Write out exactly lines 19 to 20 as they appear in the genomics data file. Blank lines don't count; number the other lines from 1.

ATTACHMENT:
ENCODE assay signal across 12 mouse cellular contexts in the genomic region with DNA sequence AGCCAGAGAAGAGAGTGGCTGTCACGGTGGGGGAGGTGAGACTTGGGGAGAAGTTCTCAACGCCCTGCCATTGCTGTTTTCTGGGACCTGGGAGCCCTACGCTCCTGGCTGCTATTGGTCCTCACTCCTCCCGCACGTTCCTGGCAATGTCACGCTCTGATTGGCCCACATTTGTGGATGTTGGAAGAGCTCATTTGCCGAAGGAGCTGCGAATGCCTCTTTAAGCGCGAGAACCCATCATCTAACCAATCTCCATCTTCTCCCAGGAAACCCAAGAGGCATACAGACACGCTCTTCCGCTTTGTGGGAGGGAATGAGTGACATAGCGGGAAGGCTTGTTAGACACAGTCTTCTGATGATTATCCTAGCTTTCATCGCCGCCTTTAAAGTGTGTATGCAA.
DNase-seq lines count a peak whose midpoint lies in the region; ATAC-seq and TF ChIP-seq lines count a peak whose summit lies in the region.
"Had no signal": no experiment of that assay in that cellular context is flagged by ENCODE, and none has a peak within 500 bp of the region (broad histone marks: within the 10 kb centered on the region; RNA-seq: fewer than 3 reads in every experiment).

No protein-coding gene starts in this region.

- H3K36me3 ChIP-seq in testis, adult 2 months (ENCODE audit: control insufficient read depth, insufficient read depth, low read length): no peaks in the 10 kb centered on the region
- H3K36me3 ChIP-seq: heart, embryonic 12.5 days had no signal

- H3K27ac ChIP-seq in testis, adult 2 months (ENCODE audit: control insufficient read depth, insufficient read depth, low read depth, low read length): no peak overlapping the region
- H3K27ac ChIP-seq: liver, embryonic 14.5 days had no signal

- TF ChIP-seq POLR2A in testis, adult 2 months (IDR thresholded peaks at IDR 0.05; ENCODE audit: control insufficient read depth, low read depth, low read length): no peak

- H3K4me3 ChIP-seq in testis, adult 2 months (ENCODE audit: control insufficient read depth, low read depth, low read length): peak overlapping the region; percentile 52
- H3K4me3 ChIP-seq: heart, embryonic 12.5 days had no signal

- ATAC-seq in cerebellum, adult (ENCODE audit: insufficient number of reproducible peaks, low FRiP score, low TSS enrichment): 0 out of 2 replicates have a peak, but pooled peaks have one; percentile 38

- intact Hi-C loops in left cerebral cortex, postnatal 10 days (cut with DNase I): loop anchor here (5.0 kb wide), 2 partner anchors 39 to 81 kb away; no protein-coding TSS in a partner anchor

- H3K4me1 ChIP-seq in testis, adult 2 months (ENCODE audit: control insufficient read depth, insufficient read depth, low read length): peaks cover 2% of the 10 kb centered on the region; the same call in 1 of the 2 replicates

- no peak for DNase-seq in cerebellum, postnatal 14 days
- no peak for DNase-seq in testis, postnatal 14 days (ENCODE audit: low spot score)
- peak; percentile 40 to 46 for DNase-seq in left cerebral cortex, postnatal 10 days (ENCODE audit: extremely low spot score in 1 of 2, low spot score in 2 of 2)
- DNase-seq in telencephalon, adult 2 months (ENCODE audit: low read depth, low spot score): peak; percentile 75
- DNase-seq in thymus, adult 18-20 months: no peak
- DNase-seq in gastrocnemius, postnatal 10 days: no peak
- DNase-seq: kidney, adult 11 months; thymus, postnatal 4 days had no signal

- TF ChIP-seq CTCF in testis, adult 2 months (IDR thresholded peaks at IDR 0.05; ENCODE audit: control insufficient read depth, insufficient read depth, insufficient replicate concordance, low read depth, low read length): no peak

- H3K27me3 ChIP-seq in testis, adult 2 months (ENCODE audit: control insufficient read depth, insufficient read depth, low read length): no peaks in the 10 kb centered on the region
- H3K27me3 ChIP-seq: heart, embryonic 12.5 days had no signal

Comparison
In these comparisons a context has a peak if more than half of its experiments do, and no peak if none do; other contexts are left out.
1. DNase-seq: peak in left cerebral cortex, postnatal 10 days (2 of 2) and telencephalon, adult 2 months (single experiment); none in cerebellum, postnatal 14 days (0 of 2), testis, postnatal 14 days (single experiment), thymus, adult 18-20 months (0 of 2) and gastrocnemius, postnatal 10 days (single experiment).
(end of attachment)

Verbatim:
- DNase-seq in thymus, adult 18-20 months: no peak
- DNase-seq in gastrocnemius, postnatal 10 days: no peak